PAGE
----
September: Sickle Cell Awareness Month

September is Sickle Cell Awareness Month!

In honor of this occasion, I decided to post one of my favorite interviews with Tionne “T-Boz” Watkins. I especial enjoyed this interview because it is clear that she is knowledgeable about the disease. As a Sickle Cell survivor, I can appreciate the fact that she is taking ownership of her own body; not allowing sickle cell to run her life.

What is Sickle Cell?

That is a question people who suffer from the disease are asked quite frequently. Most of the time it is complicated to define, even for the ones who suffer from Sickle Cell. This article will explain in depth about Sickle Cell and try to eliminate all of the stereotypes that have been around for so long. All you biology majors will appreciate this. Take notes, because this short summary of Sickle Cell Anemia may come in handy for class.

Sickle Cell Anemia has been around for thousands of years. But it was first studied and named in 1904. Sickle Cell Anemia started in Africa. And when people who had the Sickle Cell Gene left Africa, they brought hemoglobin S with them. Now it is in all parts of the world. Scientists think that hemoglobin S may protect people from a disease called malaria. Malaria (which can be carried though misquotes) is a serious disease that is common in very warm places like Africa. And even though hemoglobin S causes a painful disease, it also helps protect people from a different disease.

Sickle Cell is a hereditary blood that affects the hemoglobin, which is a protein in your red blood cells that gives your blood its red color. Hemoglobin’s job is to carry oxygen from their lungs to the cells in the rest of their body. Red blood cells with normal hemoglobin are soft, flexible, and doughnuts shaped. This is so they can easily squeeze through the blood vessels to get the oxygen to where it needs to go. After hemoglobin drops off the oxygen, the red blood cells are still shaped like doughnuts and are ready to pick up more oxygen.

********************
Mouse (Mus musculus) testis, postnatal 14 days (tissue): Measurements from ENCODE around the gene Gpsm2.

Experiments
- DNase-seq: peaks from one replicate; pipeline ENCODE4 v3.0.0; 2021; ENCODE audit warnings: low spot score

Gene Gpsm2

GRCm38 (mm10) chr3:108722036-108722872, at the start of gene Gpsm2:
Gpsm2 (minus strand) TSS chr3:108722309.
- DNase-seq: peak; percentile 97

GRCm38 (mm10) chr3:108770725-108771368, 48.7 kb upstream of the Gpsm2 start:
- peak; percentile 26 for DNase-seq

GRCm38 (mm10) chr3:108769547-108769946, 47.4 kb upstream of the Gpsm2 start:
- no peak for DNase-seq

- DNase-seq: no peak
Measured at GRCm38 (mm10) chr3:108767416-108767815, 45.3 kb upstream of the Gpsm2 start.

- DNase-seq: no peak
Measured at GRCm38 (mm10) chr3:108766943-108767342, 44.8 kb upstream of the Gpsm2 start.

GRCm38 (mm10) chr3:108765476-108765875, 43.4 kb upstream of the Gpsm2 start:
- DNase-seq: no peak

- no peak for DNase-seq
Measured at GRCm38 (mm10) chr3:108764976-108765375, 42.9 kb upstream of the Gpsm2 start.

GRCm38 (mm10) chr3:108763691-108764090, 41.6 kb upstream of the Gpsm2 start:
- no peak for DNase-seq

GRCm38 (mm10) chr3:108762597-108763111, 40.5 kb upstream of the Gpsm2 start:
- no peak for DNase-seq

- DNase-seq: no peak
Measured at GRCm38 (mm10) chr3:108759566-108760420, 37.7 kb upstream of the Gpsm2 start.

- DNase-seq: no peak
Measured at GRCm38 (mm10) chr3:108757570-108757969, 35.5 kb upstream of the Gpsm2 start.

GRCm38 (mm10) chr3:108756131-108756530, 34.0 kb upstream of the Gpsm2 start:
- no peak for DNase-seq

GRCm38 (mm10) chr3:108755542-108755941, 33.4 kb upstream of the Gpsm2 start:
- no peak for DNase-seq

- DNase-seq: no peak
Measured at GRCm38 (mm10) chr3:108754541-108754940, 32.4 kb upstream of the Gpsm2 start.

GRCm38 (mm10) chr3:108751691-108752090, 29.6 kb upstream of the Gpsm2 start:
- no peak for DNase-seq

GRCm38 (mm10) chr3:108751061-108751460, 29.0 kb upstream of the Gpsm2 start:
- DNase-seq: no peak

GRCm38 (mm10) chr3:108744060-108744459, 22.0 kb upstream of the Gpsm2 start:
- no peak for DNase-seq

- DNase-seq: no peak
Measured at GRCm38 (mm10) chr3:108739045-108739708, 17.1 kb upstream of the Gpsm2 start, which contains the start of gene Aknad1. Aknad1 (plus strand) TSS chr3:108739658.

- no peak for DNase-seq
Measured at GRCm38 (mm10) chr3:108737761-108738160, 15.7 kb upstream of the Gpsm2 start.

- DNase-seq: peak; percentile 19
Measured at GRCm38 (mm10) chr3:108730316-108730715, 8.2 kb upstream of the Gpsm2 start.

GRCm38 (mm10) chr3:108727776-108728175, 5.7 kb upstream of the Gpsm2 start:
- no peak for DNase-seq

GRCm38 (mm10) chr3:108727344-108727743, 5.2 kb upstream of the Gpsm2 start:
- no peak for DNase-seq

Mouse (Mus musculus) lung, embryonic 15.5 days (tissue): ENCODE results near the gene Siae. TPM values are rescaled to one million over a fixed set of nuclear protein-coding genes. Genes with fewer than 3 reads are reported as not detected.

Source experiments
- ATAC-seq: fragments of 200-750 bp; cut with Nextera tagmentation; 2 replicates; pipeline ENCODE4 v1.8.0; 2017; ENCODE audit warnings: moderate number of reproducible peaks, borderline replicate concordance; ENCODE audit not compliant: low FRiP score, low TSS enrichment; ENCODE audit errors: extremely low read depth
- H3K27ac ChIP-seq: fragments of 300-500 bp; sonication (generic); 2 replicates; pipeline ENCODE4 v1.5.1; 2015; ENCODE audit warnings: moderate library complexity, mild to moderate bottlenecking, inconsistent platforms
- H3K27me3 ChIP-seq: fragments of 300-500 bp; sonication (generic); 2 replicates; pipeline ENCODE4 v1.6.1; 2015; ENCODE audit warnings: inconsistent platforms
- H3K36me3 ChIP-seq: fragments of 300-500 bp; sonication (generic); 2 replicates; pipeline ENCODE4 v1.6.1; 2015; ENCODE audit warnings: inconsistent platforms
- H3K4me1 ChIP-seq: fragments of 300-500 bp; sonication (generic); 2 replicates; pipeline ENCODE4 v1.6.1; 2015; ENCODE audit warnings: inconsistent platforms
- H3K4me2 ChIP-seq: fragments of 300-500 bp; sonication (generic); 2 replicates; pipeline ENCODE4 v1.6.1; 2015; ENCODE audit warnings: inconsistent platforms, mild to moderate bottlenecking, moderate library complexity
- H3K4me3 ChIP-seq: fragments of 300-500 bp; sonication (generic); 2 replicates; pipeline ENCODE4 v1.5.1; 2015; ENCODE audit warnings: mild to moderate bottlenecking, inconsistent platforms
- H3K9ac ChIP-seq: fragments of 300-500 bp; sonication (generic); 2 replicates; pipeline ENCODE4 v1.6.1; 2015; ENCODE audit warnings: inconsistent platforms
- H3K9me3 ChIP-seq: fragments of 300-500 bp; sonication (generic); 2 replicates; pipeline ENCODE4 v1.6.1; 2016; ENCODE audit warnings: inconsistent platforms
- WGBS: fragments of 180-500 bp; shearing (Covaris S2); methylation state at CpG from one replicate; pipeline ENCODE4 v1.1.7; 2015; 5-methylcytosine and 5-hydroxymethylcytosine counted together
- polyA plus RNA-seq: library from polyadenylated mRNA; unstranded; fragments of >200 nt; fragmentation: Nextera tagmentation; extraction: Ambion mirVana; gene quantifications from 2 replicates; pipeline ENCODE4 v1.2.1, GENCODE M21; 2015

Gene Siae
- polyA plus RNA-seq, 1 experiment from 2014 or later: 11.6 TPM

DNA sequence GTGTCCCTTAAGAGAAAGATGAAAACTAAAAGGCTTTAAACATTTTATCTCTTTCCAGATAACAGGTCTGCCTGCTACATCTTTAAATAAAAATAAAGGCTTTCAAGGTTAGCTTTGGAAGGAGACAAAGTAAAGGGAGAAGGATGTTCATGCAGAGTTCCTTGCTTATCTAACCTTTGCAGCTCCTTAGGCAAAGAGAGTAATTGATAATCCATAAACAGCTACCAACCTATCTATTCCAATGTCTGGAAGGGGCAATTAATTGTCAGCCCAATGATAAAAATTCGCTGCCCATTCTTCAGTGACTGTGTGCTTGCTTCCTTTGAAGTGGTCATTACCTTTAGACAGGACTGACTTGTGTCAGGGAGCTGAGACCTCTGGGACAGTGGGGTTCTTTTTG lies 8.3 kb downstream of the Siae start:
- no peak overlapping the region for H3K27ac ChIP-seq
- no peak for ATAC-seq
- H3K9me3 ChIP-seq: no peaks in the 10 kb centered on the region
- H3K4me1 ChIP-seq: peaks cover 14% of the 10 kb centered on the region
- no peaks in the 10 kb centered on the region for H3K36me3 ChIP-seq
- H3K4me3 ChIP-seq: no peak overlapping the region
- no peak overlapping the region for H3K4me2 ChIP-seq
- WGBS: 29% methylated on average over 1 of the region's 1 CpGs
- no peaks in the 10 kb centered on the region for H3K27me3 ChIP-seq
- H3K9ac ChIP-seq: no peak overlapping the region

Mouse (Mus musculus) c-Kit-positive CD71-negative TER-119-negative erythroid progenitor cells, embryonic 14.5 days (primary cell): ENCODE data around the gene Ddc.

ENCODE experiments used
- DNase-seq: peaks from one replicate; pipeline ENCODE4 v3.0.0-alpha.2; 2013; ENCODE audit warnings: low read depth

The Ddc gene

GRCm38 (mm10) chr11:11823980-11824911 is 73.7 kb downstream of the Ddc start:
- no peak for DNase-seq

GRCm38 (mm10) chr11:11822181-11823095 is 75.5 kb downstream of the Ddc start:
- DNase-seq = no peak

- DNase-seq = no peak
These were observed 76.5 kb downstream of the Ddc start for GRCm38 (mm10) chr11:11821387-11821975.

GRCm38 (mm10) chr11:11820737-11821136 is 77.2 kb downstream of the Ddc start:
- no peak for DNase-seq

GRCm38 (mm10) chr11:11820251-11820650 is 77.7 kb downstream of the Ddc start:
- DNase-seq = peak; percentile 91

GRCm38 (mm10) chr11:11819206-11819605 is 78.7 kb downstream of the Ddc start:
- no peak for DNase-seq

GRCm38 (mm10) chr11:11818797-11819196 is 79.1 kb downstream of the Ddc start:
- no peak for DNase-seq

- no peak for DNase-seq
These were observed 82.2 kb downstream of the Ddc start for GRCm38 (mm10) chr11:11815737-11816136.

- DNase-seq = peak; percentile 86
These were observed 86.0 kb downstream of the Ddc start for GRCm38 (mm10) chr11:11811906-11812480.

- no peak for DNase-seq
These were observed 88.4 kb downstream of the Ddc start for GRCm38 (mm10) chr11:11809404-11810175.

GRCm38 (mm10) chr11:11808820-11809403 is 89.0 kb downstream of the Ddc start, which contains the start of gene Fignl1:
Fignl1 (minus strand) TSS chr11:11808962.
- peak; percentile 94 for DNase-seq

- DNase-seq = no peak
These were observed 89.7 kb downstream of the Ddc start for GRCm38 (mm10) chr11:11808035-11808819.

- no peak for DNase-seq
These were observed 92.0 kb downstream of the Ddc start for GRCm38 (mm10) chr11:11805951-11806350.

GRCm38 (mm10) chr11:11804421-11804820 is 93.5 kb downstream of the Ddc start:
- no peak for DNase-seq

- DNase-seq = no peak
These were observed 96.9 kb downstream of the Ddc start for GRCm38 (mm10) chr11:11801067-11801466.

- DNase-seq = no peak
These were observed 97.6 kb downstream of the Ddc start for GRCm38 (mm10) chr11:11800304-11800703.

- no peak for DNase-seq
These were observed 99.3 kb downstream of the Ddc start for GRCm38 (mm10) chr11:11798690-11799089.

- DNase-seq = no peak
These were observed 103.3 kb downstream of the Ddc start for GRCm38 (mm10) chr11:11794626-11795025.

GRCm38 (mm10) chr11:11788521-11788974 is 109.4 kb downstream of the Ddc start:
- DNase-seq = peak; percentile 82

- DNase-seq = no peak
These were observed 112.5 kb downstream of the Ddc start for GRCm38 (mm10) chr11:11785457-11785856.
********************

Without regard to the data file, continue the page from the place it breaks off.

People who have Sickle Cell Anemia have different hemoglobin. It is called hemoglobin S. After hemoglobin S drops off oxygen, it causes the red blood cell to change shape. The cell becomes crescent-shaped, kind of like the moon. These cells are rough and hard. They can’t move through blood vessels very easily. Sometimes they get stuck, and then they can’t deliver oxygen. If oxygen can’t get to the blood cells one might feel pain in your arms, legs, back, chest, or stomach. This is called Sickle Cell crisis, and it can happen any time. A Sickle Cell crisis is often unexpected. There are also other symptoms of Sickle Cell Anemia.

Some of the symptoms of Sickle Cell Anemia are:

Pain in the arms, legs, stomach, and back

• Swollen hands and feet

• Sores on your legs that heal very slowly

• Children can grow much slower than other’s

• Immune System does not protect the body as well as it should.

• Jaundice or yellow eyes

There are a number of Sickle Cell patients who experience curl side effects such as:

• Blindness

• Stroke

• Failure of organs

• Heart murmurs

• Complications during birth or while giving birth

These complications can lead to death.

Due to all of the complications and symptoms, Sickle Cell patients will often be hospitalized. This will leave a sickle cell patient in depression. They start to realize that they are different from other people. People with Sickle Cell have a hard time cathching up with school and work. They cannot do too much strenuous exercise. The hardest part of all is facing people who are not aware of the disease. They can be close to someone with the disease. Ignorant questions are asked and there are times when people go too far. Why are your eye’s so yellow? Why you always in the hospital. Can I catch it?